The Confederate section of Oakland is home to an estimated 6,900 burials, of which about 3,000 are unknown. During the Civil War, Atlanta was a major transportation and medical center for the Southern states. Since several of the largest military hospitals in the area were within a half mile from Oakland, many soldiers who died from their wounds were buried here. Shortly after the war ended, a few thousand fallen soldiers from the Atlanta Campaign who were previously buried in battleground graves were moved to the Confederate grounds in Oakland. The area is marked by a large monument known as the Confederate Obelisk. This 65 foot tall obelisk is made from granite quarried from Stone Mountain and was dedicated on April 26, 1874, the anniversary of Joseph E. Johnston’s surrender to William Sherman and thus the end of the American Civil War. For a number of years, the Confederate Obelisk was the tallest structure in Atlanta. To the northwest, very close to the obelisk itself, are buried four Confederate generals, John B. Gordon, Lucius J. Gartrell, Clement A. Evans, and William Wright. To the south of the obelisk is a large section of marked military graves. Of special note are the 16 marked graves of Union soldiers that are buried alongside Confederate soldiers. This practice was very uncommon at the time, but was likely done at Oakland due to dwindling burial space. Also located in the Confederate section is one of the most striking monuments at Oakland, the Lion of the Confederacy, or Lion of Atlanta. The lion, which guards a field containing the remains of unknown Confederate dead, was commissioned by the Atlanta Ladies Memorial Association and carved by T. M. Brady in 1894 out of the largest piece of marble quarried from north Georgia up to that time. Though Brady claimed that the design was original, with a few exceptions it is actually a near copy of the Swiss Lion of Lucerne.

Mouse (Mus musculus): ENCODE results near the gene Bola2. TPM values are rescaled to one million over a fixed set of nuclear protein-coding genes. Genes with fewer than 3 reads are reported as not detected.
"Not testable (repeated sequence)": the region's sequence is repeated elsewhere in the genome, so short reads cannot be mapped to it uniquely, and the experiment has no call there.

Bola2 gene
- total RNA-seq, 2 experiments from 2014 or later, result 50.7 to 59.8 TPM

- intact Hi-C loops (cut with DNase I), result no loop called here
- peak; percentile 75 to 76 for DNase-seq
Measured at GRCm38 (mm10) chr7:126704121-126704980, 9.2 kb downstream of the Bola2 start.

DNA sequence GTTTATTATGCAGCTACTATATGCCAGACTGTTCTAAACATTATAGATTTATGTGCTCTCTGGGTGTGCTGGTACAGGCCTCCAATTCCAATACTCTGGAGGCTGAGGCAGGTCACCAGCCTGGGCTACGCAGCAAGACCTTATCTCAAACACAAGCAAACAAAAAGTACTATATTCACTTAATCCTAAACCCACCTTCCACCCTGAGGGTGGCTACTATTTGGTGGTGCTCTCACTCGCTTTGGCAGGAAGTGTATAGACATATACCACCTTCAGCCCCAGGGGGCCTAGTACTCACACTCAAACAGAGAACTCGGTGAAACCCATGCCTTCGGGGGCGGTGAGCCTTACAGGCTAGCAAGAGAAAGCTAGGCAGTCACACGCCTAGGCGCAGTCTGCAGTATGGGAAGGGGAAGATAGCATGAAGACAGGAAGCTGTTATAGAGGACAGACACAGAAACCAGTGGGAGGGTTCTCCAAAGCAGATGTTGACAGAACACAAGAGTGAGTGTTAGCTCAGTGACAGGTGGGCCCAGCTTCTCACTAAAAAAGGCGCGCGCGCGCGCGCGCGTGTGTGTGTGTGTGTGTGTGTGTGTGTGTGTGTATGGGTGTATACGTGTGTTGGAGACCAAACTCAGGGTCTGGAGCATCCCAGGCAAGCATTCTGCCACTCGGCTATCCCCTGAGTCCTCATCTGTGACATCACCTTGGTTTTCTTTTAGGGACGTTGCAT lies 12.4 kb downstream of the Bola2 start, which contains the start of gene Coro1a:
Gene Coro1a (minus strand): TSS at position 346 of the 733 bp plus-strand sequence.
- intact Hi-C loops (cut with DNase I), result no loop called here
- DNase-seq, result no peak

Located relatively close to the old Jewish section contained in the original 6 acres, the plots designated as the "new" Jewish section were acquired by the Hebrew Benevolent Congregation in 1878 and 1892. The burial sites, and the headstones and monuments marking them, reflect the blending of the German-Jewish culture of which the Benevolent Congregation was primarily comprised, and the American culture that the community had adopted. In contrast to this cultural blending are the resting places of members of the Ahavath Achim Synagogue, to which the Benevolent Congregation sold some of the plots. Members of the Ahavath Achim Synagogue were mostly Eastern European Jewish immigrants who were much more Orthodox. Unlike the Benevolent Congregation, the Synagogue sought to preserve their traditional culture and to avoid cultural blending. This is evident in the grave sites of members of the Synagogue, which are identifiable by their use of the Hebrew language and engravings of traditional Jewish symbols. In more recent years, the new Jewish section fell victim to vandalism by two teenaged locals in 1982.